$14.6m on soil, crop projects
Government departments, private companies and universities have joined forces to fund three WA soil and crop nutrition projects to the tune of $14.6 million, in response to grassroots grower feedback.
In a first-of-its-kind partnership, public and private sectors put forward $6.2 million of the total funding allocation, most of which, $8.3 million, was from Grains Research Development Corporation.
GRDC chairman John Woods said the three projects would focus on soil nutrient supply, distribution of nutrients when soils are renovated and developing new, in-field soil sampling methods.
Mr Woods said the biggest project, worth $9.7 million in five years, would be led by UWA and aimed to improve grower profitability through more efficient nutrient use.
He said researchers would investigate soil nitrogen, phosphorus and potassium supply to crops, with a focus on providing a better understanding of fertiliser requirements.
“This investment will be led by UWA - through the SoilsWest alliance with DPIRD - and Murdoch University and UA, with involvement from other grains industry stakeholders,” he said.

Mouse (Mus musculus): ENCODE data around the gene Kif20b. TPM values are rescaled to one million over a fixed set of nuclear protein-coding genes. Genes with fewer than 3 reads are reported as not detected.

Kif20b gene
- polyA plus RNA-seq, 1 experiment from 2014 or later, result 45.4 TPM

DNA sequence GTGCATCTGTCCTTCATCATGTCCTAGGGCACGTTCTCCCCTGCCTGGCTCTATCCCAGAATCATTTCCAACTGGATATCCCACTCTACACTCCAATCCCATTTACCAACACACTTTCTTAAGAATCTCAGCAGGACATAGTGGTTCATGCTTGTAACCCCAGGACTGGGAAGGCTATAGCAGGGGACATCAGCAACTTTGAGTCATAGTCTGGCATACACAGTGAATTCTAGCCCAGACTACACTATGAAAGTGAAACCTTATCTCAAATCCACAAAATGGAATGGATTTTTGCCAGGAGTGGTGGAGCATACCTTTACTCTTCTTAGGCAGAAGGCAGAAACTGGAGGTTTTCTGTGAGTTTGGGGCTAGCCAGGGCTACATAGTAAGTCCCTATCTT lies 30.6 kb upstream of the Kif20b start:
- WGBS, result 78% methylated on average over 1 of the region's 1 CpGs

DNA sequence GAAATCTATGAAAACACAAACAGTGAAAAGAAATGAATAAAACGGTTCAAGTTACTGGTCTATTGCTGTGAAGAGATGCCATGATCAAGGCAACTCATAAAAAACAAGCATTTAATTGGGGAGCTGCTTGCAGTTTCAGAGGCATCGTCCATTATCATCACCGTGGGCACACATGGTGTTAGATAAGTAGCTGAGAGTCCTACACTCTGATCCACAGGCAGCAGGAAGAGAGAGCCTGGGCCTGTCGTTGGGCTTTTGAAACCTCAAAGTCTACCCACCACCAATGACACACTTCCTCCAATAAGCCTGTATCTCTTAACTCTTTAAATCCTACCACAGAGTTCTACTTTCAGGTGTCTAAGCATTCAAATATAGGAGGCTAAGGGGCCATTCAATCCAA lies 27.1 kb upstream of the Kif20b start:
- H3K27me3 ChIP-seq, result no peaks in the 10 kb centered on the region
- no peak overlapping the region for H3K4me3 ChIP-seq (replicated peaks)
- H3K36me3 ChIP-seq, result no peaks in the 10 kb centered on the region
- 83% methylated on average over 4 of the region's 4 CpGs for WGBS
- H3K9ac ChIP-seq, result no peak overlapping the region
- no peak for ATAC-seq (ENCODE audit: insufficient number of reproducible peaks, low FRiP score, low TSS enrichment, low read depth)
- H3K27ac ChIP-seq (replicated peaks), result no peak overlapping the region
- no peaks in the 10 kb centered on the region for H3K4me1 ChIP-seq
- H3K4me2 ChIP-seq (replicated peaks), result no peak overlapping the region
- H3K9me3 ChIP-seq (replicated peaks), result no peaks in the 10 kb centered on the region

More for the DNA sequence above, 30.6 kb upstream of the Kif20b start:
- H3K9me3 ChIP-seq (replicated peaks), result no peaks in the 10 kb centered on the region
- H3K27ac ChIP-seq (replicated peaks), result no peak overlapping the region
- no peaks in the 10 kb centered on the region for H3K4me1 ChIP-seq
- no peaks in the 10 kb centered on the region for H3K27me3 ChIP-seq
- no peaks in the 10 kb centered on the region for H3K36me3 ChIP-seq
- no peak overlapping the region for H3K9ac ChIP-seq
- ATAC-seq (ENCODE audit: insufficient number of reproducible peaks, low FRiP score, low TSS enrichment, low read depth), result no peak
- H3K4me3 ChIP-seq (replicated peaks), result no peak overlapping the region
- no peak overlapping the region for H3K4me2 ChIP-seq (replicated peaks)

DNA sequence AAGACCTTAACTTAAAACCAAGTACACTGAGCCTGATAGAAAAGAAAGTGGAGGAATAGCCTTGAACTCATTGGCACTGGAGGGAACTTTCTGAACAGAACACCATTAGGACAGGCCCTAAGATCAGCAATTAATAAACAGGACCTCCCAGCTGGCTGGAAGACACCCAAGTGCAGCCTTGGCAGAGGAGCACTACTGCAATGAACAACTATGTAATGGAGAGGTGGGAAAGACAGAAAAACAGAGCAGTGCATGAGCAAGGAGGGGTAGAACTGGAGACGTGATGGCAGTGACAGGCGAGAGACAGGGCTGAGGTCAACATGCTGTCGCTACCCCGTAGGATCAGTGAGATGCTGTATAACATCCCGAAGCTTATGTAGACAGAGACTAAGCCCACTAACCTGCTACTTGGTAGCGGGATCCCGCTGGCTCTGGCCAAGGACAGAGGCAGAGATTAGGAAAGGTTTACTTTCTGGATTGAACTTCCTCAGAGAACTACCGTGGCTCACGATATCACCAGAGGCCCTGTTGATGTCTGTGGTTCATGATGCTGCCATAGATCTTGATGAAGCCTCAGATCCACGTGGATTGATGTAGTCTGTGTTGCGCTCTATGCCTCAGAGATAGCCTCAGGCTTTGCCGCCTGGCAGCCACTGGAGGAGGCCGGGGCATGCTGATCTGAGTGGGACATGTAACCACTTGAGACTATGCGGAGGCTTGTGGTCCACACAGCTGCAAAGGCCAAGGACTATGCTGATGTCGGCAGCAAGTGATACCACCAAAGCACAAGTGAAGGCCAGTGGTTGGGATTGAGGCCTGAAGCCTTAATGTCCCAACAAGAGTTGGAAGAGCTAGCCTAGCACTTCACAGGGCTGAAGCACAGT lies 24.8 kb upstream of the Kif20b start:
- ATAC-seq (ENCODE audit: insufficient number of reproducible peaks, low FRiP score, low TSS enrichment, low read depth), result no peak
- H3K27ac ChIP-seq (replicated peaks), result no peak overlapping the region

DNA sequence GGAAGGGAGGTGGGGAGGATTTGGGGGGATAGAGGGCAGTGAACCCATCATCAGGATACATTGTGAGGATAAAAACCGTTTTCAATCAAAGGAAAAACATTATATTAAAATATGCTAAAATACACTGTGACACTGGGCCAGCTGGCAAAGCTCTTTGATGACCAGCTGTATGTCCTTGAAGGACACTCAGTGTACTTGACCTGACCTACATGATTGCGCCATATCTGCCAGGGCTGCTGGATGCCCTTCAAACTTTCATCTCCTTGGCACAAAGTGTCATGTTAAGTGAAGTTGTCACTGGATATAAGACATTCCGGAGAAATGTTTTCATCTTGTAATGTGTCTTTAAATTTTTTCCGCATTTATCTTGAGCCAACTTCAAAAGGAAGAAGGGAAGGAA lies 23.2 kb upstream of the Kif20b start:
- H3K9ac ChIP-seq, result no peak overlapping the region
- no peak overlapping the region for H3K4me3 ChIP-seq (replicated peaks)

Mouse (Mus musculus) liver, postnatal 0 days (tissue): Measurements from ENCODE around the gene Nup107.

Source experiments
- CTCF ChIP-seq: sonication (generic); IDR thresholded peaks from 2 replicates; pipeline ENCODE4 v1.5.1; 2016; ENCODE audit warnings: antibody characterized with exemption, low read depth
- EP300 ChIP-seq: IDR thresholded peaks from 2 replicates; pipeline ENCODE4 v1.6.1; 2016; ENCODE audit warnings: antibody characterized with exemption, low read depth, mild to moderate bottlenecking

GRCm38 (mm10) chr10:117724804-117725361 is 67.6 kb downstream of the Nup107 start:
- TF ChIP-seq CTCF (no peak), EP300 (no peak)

“The project will improve knowledge about nitrogen cycling and availability, soil phosphorus and potassium storage, sources of nutrient supply and responsiveness of crops.
“Quantifying soil nitrogen supply is crucial for grain growers, given it affects the rate of nitrogen fertiliser required and is one of the few in-season management strategies available to improve returns on all variable and fixed costs.”
The second project, a $3.5 million, four-year soil amelioration project, will be led by Department of Primary Industries and JURegional Development, in co-operation with Curtin University, JUMurdoch University, CSIRO and industry.
“This investment will improve understanding about how ameliorating soil constraints with strategic tillage changes the availability of nutrients in the soil, the duration of the effects and the implications for fertiliser requirements,” Mr Woods said.
“The area of soil mechanically modified in WA to tackle one or more soil constraints is increasing rapidly and, to date, the effects of ameliorating soil constraints on soil nutrient availability has seldom been measured.”
Mr Woods said the third, a $1.4 million, three-year soil-sampling project, would be led by CSIRO with input from DPIRD, UWA and industry.
Mr Woods said the project, investigating soil nutrient supply, would involve collaboration with researchers working in other projects that focus on managing crop nutrition on ameliorated soils and improved methods for soil sampling.
Co-investors included DPIRD, UWA, CSIRO, Murdoch University, CSBP, Summit Fertilizers and University of Adelaide.
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